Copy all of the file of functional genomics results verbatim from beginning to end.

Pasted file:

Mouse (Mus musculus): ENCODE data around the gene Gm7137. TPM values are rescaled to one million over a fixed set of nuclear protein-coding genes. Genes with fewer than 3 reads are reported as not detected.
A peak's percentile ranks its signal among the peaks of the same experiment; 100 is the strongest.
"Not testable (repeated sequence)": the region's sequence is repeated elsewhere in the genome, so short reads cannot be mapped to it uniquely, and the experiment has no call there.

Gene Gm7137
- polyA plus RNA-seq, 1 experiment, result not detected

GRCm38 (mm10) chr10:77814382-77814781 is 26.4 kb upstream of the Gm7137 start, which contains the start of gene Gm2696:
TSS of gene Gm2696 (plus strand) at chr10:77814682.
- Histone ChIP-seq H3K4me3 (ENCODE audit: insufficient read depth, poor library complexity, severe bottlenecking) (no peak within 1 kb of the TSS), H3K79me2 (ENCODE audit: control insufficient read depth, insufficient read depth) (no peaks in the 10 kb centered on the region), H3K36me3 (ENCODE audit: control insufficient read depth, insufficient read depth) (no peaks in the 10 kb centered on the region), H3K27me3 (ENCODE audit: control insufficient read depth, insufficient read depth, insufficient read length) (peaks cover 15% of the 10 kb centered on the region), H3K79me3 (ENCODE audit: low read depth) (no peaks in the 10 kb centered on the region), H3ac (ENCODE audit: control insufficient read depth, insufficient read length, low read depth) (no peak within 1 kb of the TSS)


Mouse (Mus musculus): ENCODE data around the gene Gm7137. TPM values are rescaled to one million over a fixed set of nuclear protein-coding genes. Genes with fewer than 3 reads are reported as not detected.
A peak's percentile ranks its signal among the peaks of the same experiment; 100 is the strongest.
"Not testable (repeated sequence)": the region's sequence is repeated elsewhere in the genome, so short reads cannot be mapped to it uniquely, and the experiment has no call there.

Gene Gm7137
- polyA plus RNA-seq, 1 experiment, result not detected

GRCm38 (mm10) chr10:77814382-77814781 is 26.4 kb upstream of the Gm7137 start, which contains the start of gene Gm2696:
TSS of gene Gm2696 (plus strand) at chr10:77814682.
- Histone ChIP-seq H3K4me3 (ENCODE audit: insufficient read depth, poor library complexity, severe bottlenecking) (no peak within 1 kb of the TSS), H3K79me2 (ENCODE audit: control insufficient read depth, insufficient read depth) (no peaks in the 10 kb centered on the region), H3K36me3 (ENCODE audit: control insufficient read depth, insufficient read depth) (no peaks in the 10 kb centered on the region), H3K27me3 (ENCODE audit: control insufficient read depth, insufficient read depth, insufficient read length) (peaks cover 15% of the 10 kb centered on the region), H3K79me3 (ENCODE audit: low read depth) (no peaks in the 10 kb centered on the region), H3ac (ENCODE audit: control insufficient read depth, insufficient read length, low read depth) (no peak within 1 kb of the TSS)